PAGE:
Home > Cande = Conjecture & Exaggeration, Fande = Fact & Evidence, The Economy > $Darrell Issa$ — Republican Congressman from Vista, CA and chairman of the House Oversight and Government Reform Committee–has got $Conflicts of Interests$

$Darrell Issa$ — Republican Congressman from Vista, CA and chairman of the House Oversight and Government Reform Committee–has got $Conflicts of Interests$

sources:

http://www.nytimes.com/2011/08/15/us/politics/15issa.html?pagewanted=1&hp

EXCERPTS:

* words inside brackets are mine.

“After the forced sale of Merrill Lynch in 2008, for instance, [Republican Congressman Darrell Issa] publicly attacked the Treasury Department’s handling of the deal without mentioning that Merrill had handled hundreds of millions of dollars in investments for him and lent him many millions more….

Senator John D. Rockfeller IV, Democrat of West Virginia, for one, has much of his money in blind trusts, run by outside trustees. And Senator John Kerry, Democrat of Massachusetts, has a number of family and marital trusts for money generated largely through the fortune of his wife, Teresa Heinz Kerry.

Mr. Issa, who grew up in a hardscrabble neighborhood near Cleveland and now owns homes north of San Diego and in Washington, has assets totaling as much as $725 million, outstripping by some measures even Mr. Rockefeller and Mr. Kerry. (Because lawmakers must disclose their assets only within broad dollar ranges, public reports do not allow for precise figures.)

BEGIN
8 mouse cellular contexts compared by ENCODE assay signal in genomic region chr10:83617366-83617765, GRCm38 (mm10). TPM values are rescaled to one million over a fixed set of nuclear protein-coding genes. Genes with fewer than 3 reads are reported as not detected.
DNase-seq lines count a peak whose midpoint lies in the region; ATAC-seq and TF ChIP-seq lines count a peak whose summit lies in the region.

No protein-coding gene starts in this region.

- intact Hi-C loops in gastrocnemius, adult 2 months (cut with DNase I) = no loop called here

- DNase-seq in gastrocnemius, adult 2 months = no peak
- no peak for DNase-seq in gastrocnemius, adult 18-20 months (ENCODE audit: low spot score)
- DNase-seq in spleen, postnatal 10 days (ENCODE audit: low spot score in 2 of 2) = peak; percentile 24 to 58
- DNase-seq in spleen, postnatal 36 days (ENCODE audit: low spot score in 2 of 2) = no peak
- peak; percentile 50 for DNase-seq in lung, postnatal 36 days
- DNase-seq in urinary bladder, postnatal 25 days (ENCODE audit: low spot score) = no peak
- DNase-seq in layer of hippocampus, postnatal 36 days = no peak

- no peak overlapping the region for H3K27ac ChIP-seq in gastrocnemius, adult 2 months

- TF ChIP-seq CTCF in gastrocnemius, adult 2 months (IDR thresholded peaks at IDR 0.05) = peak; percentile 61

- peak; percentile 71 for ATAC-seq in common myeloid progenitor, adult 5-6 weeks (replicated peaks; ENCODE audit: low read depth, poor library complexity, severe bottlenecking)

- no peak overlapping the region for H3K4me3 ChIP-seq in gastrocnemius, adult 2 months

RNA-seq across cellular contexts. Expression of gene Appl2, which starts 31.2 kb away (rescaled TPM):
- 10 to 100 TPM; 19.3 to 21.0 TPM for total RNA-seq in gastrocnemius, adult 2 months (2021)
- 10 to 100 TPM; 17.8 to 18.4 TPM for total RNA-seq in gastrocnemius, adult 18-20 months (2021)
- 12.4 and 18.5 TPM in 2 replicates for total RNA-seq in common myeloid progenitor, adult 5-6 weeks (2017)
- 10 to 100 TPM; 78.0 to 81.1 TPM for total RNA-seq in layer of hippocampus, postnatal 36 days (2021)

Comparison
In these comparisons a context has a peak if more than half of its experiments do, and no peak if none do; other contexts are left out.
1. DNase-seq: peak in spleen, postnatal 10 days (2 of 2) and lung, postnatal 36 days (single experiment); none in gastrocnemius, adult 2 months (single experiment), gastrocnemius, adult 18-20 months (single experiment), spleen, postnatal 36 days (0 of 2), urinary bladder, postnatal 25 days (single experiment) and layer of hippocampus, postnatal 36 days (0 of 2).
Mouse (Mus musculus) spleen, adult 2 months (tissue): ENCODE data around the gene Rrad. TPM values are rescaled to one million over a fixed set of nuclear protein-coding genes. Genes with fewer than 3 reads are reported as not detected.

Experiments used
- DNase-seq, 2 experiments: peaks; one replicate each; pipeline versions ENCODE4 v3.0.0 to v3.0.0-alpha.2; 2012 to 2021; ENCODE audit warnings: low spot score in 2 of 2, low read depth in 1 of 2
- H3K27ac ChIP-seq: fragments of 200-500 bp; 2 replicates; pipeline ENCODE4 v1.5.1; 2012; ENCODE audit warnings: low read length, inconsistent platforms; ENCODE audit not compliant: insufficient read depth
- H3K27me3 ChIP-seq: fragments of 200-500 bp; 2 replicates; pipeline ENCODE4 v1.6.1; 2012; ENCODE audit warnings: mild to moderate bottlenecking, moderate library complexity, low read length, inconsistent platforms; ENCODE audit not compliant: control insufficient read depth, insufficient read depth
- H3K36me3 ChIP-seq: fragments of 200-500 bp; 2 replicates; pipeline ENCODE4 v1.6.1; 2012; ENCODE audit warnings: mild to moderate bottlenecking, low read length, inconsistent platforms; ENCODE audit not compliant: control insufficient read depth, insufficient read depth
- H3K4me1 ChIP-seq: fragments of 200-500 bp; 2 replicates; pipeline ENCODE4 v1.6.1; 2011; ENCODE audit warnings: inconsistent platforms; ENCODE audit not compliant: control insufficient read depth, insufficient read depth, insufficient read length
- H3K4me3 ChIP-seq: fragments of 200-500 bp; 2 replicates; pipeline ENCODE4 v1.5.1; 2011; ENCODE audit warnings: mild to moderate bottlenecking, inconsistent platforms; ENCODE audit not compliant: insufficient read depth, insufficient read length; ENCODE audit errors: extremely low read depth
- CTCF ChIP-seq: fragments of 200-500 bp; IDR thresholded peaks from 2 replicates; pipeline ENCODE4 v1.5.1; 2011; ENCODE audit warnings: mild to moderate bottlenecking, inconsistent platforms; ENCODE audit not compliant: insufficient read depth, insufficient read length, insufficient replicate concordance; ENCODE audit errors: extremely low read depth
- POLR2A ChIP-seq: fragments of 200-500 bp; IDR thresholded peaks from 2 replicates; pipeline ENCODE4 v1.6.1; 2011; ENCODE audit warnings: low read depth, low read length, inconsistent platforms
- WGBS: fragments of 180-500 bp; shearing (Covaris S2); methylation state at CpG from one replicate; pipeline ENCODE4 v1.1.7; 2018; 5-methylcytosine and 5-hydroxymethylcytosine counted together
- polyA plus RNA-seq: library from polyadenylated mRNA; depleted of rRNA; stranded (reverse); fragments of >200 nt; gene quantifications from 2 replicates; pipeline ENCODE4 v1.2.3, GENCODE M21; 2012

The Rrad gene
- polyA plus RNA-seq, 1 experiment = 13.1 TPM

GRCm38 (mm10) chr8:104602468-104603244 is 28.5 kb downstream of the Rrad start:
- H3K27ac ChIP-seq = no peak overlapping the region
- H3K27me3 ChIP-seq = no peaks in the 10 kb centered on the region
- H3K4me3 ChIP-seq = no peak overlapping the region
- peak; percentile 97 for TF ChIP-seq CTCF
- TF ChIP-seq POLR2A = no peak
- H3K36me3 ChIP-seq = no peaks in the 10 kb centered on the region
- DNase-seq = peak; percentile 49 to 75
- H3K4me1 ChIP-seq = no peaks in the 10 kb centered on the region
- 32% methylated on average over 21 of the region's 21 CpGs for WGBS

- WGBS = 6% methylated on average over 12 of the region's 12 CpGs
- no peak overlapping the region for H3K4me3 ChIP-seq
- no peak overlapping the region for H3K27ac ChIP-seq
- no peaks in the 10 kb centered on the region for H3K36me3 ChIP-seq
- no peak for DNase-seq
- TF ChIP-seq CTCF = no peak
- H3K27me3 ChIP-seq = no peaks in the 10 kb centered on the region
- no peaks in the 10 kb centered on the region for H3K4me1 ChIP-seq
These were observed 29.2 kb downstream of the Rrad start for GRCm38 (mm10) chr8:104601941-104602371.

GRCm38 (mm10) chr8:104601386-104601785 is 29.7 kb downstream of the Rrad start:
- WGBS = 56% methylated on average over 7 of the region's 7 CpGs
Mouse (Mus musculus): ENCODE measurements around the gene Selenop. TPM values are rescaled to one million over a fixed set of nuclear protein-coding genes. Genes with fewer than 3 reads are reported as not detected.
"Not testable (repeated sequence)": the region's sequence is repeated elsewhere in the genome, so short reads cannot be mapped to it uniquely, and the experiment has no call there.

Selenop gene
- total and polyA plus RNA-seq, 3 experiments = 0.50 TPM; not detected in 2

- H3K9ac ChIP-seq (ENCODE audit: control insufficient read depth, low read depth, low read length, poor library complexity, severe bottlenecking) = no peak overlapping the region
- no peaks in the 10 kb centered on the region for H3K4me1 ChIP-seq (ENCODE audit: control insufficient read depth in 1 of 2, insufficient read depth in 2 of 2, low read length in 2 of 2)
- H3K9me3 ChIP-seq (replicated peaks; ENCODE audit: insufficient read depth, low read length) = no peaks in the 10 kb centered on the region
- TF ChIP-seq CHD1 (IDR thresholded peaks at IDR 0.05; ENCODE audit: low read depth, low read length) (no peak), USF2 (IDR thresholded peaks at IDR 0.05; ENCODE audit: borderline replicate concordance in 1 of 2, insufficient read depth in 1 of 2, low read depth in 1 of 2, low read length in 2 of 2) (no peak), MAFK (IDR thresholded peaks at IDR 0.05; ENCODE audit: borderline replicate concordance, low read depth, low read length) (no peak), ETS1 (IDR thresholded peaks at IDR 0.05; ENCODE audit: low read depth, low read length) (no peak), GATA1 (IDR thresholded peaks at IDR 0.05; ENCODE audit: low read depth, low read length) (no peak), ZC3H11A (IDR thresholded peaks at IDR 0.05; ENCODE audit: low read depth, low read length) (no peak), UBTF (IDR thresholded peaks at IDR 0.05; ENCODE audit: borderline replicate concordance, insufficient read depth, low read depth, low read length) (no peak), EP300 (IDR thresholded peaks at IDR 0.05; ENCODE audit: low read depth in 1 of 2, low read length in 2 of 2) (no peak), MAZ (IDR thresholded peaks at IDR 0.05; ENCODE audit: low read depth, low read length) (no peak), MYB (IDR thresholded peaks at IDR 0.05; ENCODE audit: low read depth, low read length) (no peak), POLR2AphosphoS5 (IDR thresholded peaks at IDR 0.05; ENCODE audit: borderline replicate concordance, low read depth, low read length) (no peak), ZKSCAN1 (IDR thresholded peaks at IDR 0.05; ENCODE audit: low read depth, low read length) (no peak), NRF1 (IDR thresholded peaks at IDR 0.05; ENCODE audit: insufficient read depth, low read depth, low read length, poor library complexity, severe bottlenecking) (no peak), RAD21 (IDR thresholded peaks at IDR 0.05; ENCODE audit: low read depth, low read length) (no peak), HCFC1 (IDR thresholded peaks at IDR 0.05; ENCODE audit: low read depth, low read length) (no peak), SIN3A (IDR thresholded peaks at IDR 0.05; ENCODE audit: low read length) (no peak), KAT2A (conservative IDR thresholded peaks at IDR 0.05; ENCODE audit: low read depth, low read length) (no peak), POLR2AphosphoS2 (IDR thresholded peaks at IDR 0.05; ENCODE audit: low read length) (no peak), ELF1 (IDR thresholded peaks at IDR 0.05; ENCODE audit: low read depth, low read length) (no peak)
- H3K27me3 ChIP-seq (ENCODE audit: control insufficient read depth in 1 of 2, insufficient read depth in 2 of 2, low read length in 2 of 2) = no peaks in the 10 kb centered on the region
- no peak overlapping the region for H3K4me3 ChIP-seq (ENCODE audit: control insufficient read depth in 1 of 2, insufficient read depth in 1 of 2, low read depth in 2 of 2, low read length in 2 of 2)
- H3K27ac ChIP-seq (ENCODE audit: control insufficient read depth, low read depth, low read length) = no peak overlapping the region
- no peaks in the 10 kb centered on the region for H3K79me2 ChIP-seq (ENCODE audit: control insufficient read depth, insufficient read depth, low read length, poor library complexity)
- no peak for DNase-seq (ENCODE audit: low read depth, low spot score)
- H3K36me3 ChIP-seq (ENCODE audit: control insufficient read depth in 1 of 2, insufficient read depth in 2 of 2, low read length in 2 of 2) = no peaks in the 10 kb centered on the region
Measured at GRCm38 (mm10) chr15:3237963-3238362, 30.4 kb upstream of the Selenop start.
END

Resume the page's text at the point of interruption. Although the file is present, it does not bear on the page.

According to his filings, Mr. Issa’s minimum wealth doubled in the last year, and he appears flush with cash: he bought dozens of mutual funds in 2010 worth as much as $80 million, managed by Wall Street powerhouses, without selling off any securities.

Mr. Issa’s transactions cover many pages in his annual disclosure reports, as he has traded huge volumes of stock funds and municipal bonds on a weekly or even daily basis. In 2008 alone, he traded some 360 securities totaling between $650 million and $2 billion.

Those investments have often produced sharp profits.

In one 2008 sale, months before the stock market crashed, his family foundation earned $357,000 on an initial investment of less than $19,000 — a return of nearly 1,900 percent in just seven months, the foundation reported to the Internal Revenue Service. It reported acquiring the security, then known as AIM International Small Company Fund, at a cost basis representing a tiny fraction of the market value.